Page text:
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NZ Formulary

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Fludrocortisone

floo-dro-kor-ti-sone

What does it do?

Fludrocortisone is a steroid medicine used to replace natural steroids if your body can not produce enough. It is also used to treat low blood pressure.

How should you take it?

Take fludrocortisone regularly as directed. Take it with food and a glass of water.

What if you forget a dose?

Take the missed dose as soon as possible. If it is close to the time for your next dose, skip the missed dose and carry on as normal. Do not take two doses at the same time.

Can you take other medicines?

Some medicines available without a prescription may react with fludrocortisone including:

  • anti-inflammatories, such as diclofenac (e.g. Voltaren®), ibuprofen (e.g. Nurofen®), or aspirin (e.g. Disprin®, in doses used for pain relief). These can also be found in some cold and flu medicines (e.g. Nurofen Cold and Flu®).

Tell your pharmacist or doctor about all medicines or treatments that you may be taking, including vitamins, herbal products or recreational drugs.

What side effects might you notice?

Side EffectsRecommended action

Muscle weakness

Swollen feet or legs, short of breath

Tell your doctor

Headache

Weight gain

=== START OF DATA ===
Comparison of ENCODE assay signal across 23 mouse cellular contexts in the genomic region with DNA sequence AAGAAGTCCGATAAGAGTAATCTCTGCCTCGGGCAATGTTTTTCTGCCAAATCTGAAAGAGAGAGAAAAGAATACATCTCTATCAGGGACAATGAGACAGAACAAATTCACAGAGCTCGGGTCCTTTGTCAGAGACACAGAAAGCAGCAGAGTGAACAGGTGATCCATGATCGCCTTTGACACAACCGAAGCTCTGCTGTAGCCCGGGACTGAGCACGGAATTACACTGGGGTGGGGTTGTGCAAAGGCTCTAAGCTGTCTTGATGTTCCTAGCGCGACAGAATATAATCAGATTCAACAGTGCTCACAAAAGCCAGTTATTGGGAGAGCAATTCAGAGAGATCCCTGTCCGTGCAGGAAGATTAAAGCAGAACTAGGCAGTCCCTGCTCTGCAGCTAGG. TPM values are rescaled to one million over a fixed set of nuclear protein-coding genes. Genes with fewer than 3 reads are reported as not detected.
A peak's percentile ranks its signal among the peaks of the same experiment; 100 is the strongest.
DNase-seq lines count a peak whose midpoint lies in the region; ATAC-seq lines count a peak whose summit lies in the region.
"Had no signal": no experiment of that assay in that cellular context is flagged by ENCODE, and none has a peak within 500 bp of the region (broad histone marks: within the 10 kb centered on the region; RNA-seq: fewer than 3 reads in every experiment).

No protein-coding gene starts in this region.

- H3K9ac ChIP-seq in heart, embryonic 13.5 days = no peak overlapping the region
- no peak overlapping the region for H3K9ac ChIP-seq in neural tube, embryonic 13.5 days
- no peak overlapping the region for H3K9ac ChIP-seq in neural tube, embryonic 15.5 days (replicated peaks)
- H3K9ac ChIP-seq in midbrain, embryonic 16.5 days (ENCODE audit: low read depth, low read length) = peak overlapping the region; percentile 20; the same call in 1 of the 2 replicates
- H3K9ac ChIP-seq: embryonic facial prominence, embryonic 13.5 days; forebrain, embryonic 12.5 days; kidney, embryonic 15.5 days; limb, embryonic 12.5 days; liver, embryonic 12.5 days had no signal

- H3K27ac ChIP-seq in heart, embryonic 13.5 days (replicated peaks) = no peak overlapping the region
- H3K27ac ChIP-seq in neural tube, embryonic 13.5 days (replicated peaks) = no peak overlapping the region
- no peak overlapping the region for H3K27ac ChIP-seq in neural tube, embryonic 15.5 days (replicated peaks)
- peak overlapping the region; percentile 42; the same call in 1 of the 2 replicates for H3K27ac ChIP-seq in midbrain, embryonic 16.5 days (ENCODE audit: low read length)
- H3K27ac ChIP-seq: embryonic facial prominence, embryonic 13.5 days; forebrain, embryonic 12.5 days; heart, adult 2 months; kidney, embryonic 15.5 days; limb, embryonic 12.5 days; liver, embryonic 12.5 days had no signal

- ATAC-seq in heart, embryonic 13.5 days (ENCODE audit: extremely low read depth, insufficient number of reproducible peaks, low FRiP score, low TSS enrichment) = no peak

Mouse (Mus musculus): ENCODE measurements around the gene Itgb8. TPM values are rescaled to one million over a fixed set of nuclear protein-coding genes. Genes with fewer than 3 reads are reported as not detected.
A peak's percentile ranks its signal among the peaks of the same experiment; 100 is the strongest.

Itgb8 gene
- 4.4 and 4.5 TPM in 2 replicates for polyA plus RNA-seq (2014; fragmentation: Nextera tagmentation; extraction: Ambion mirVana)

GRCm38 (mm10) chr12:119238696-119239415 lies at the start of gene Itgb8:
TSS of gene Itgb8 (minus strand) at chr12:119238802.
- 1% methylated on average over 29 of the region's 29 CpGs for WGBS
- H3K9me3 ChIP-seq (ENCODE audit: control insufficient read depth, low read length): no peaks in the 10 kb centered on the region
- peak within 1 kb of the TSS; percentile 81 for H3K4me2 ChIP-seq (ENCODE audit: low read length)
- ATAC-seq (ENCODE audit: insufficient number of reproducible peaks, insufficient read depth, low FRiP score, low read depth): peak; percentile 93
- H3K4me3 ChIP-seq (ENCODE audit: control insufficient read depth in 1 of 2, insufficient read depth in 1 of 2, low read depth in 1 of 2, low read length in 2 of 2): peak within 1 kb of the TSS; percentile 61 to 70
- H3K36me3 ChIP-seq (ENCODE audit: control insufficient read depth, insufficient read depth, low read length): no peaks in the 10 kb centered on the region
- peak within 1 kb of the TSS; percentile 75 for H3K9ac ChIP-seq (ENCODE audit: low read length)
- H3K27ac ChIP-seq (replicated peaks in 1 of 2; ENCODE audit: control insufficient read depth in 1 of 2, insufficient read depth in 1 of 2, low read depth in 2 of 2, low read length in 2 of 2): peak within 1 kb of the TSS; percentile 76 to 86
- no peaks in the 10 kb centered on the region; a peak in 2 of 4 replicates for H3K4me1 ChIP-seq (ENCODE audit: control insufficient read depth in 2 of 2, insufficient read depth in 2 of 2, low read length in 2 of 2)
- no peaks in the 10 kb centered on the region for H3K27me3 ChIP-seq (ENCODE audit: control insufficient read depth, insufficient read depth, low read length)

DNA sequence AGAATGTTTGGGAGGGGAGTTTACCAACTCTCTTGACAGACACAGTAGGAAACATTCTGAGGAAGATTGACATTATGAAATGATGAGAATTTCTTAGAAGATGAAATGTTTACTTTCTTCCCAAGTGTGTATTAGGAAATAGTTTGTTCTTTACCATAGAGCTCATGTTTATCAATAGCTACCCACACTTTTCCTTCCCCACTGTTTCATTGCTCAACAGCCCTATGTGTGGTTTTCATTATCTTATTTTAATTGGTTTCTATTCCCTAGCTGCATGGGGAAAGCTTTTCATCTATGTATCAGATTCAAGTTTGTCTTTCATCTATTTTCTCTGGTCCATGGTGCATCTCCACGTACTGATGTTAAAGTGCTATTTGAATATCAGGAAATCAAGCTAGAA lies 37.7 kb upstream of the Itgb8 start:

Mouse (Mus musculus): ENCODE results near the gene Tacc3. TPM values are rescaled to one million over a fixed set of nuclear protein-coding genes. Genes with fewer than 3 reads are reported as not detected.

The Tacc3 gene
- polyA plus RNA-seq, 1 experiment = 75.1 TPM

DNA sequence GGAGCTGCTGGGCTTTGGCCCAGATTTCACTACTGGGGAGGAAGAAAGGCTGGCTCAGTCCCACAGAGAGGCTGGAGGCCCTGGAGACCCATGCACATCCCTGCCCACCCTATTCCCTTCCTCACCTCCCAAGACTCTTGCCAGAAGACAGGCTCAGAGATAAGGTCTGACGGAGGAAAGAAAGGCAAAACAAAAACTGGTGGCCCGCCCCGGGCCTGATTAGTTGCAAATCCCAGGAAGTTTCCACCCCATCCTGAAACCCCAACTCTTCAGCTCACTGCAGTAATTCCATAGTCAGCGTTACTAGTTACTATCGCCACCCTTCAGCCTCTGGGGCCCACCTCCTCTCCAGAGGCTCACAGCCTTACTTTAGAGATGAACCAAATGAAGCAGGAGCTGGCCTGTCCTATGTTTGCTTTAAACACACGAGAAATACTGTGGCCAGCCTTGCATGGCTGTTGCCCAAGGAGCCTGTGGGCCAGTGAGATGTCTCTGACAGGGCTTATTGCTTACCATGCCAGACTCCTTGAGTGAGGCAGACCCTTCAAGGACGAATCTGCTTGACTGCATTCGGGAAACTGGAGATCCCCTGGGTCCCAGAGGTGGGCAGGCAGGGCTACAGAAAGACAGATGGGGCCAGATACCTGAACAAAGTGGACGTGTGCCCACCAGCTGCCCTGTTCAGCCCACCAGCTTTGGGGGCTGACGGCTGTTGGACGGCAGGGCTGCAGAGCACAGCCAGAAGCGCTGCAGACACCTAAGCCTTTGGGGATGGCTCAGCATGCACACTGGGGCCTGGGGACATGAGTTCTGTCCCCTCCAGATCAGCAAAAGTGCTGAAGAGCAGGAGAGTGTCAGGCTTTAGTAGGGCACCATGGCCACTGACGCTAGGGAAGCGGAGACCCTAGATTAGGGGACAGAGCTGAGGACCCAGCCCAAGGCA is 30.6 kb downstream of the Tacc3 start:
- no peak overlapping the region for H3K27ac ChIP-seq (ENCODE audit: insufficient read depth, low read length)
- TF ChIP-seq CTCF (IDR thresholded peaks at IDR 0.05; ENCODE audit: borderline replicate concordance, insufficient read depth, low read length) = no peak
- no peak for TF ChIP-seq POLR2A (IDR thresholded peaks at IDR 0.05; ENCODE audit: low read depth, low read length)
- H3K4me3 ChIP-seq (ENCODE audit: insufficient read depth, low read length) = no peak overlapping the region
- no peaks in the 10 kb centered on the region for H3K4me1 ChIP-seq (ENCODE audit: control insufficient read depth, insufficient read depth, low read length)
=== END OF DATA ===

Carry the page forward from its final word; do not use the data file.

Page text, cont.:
Tell your doctor if troublesome

Stomach upset

Take with food and tell your doctor if symptoms persist

If you notice any other effects, discuss them with your doctor or pharmacist.

Other information:

  • Tell your doctor if you have thyroid, heart, kidney or liver problems, glaucoma, a mood disorder, or if you have ever had a seizure.
  • Tell your doctor if you are pregnant, planning to become pregnant, or breastfeeding.
  • Do not stop taking fludrocortisone without talking to your doctor first.

This leaflet contains important, but not all, information about this medicine.

Prepared by the PILs Committee at Christchurch Hospital, Canterbury District Health Board, New Zealand. December 2017

For more general information about this sheet and its contents, see: What does a My Medicines sheet cover?

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About My Medicines

My Medicines Patient Information Leaflets (PILs) contain important, but not all, information about the medicines they describe.

For more information about the sheets, see: What does a My Medicines sheet cover?

My Medicines is developed by a team at the Canterbury District Health Board. Our team is made up of doctors, pharmacists, and a non-medical person to help us keep to plain language. We also discuss our information with specialist health professionals or groups when needed